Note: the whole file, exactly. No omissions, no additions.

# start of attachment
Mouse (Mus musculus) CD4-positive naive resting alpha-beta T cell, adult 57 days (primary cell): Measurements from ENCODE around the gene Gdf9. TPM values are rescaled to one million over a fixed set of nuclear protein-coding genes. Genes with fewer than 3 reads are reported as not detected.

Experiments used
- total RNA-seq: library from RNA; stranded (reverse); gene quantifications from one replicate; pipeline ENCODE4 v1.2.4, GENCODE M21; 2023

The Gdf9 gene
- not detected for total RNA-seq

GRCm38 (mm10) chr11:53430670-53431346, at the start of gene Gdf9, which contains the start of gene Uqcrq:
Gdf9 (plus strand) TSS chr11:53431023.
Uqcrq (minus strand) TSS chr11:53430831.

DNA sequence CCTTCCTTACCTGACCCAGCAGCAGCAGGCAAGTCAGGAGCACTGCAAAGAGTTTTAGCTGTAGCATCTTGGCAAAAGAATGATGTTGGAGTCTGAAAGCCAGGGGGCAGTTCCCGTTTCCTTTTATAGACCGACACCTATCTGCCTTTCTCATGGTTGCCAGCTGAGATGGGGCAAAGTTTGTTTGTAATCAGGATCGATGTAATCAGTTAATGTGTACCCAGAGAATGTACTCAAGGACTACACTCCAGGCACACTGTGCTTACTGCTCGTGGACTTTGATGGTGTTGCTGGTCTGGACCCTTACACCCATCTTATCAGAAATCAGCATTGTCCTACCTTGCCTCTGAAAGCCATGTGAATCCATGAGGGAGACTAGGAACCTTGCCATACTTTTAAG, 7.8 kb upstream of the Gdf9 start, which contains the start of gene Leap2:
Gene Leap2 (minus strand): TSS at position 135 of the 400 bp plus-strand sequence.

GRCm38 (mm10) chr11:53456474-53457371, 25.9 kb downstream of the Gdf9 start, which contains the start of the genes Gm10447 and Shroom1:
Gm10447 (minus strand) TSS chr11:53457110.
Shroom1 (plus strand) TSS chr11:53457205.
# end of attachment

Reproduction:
Mouse (Mus musculus) CD4-positive naive resting alpha-beta T cell, adult 57 days (primary cell): Measurements from ENCODE around the gene Gdf9. TPM values are rescaled to one million over a fixed set of nuclear protein-coding genes. Genes with fewer than 3 reads are reported as not detected.

Experiments used
- total RNA-seq: library from RNA; stranded (reverse); gene quantifications from one replicate; pipeline ENCODE4 v1.2.4, GENCODE M21; 2023

The Gdf9 gene
- not detected for total RNA-seq

GRCm38 (mm10) chr11:53430670-53431346, at the start of gene Gdf9, which contains the start of gene Uqcrq:
Gdf9 (plus strand) TSS chr11:53431023.
Uqcrq (minus strand) TSS chr11:53430831.

DNA sequence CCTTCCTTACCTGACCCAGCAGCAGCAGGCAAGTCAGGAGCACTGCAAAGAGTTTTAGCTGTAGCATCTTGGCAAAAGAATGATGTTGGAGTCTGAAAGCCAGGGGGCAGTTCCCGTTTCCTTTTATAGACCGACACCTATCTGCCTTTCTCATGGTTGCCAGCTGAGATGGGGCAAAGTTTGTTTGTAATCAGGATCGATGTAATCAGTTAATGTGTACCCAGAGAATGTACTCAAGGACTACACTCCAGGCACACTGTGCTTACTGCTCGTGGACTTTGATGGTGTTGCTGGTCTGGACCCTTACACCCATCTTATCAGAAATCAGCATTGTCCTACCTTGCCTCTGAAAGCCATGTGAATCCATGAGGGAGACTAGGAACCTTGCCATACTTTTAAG, 7.8 kb upstream of the Gdf9 start, which contains the start of gene Leap2:
Gene Leap2 (minus strand): TSS at position 135 of the 400 bp plus-strand sequence.

GRCm38 (mm10) chr11:53456474-53457371, 25.9 kb downstream of the Gdf9 start, which contains the start of the genes Gm10447 and Shroom1:
Gm10447 (minus strand) TSS chr11:53457110.
Shroom1 (plus strand) TSS chr11:53457205.